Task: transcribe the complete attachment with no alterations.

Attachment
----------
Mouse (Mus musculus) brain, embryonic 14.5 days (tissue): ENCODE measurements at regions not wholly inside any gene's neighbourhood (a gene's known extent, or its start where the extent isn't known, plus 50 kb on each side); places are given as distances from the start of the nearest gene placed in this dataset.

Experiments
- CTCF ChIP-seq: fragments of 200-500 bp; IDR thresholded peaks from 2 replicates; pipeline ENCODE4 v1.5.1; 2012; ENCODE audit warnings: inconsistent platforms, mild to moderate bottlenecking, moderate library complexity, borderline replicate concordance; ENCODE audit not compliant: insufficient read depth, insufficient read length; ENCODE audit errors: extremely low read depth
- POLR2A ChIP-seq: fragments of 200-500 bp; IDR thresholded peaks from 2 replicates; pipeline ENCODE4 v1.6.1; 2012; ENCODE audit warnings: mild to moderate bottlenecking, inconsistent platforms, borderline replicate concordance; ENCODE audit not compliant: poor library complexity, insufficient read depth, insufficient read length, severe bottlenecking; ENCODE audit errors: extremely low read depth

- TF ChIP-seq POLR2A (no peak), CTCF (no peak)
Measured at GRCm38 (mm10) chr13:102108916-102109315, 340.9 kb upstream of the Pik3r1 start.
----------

Mouse (Mus musculus) brain, embryonic 14.5 days (tissue): ENCODE measurements at regions not wholly inside any gene's neighbourhood (a gene's known extent, or its start where the extent isn't known, plus 50 kb on each side); places are given as distances from the start of the nearest gene placed in this dataset.

Experiments
- CTCF ChIP-seq: fragments of 200-500 bp; IDR thresholded peaks from 2 replicates; pipeline ENCODE4 v1.5.1; 2012; ENCODE audit warnings: inconsistent platforms, mild to moderate bottlenecking, moderate library complexity, borderline replicate concordance; ENCODE audit not compliant: insufficient read depth, insufficient read length; ENCODE audit errors: extremely low read depth
- POLR2A ChIP-seq: fragments of 200-500 bp; IDR thresholded peaks from 2 replicates; pipeline ENCODE4 v1.6.1; 2012; ENCODE audit warnings: mild to moderate bottlenecking, inconsistent platforms, borderline replicate concordance; ENCODE audit not compliant: poor library complexity, insufficient read depth, insufficient read length, severe bottlenecking; ENCODE audit errors: extremely low read depth

- TF ChIP-seq POLR2A (no peak), CTCF (no peak)
Measured at GRCm38 (mm10) chr13:102108916-102109315, 340.9 kb upstream of the Pik3r1 start.